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Nick is desperate, holed up in a cheap hotel, suffering from an ulcer and convinced that a local mobster wants him killed. He calls Mikey, his friend since childhood, but when Mikey arrives, Nick won't let him in: his moods swing. So begins a long night as Mike tries to take care of Nick, calm him down and get him out of town. Their sojourn - on foot and in a city bus - takes them to a bar, a club, toward a movie theater, to the cemetery where Nick's mom is buried, and to Nick's girlfriend's apartment. Tempers fray and the friendship is tested. Meanwhile, a hit man who's getting information from someone is indeed looking for Nick. Written by
A list of best films-you-didn't see from the seventies and eighties could not be complete without a host of John Cassavetes films: THE KILLING OF A CHINESE BOOKIE (1976 - given thumbs down on release, lauded as a classic now), and LOVE STREAMS (1984) are just two overlooked gems. Likewise, the only reason you can make for anybody not seeing MIKEY AND NICKY (Cassavetes starred, but didn't write/direct) is that nobody heard of it.
I assume you have one of two reasons for reading this review. Either (a) you love the film and are looking for like-minded opinion; or (b) you stumbled upon it accidentally, in which case I shall put it as simple as possible: you gotta see it.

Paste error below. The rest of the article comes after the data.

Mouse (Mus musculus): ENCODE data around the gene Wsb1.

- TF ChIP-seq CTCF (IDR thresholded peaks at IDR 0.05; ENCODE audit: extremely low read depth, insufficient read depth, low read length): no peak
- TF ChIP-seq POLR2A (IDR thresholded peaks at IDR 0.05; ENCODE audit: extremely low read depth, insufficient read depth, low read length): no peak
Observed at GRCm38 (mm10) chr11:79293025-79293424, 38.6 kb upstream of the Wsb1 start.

Mikey (John Cassavetes) sits in a shoebox hotel room, a price now on his head, scared stiff. In desperation he calls his gangster childhood pal Nicky (Peter Falk) to help him get out of town.
A synopsis doesn't cover the density of the film. Two fragile male egos rebound off each other as the leads recall just why they love and hate each other so much. I cannot think of a better casting move than coupling Cassavetes and Falk. Good friends in real life, and frequent collaborators, they bring an intimacy to the film rarely seen elsewhere.
Within the first half-hour it dawns on the audience that engrossing as the story is, the outcome is not the most important aspect. Director Elaine May draws strength from the honesty of the characters. Her handling is at once compassionate and even-handed. The result: the characters are likeable for all their flaws.
It resonates more and more every time you watch it, enough for me personally to consider it will be a major influence on anything I might have the chance to film in the future.
The passing of Cassavetes was heartbreaking, the casual neglect of his output just as much so. If you don't know much about the man who took Scorsese under his wing, take the time today to investigate. Elaine May went on to make ISHTAR. Sadly, she hasn't directed since.
MIKEY AND NICKY is one of the greatest American films ever made.
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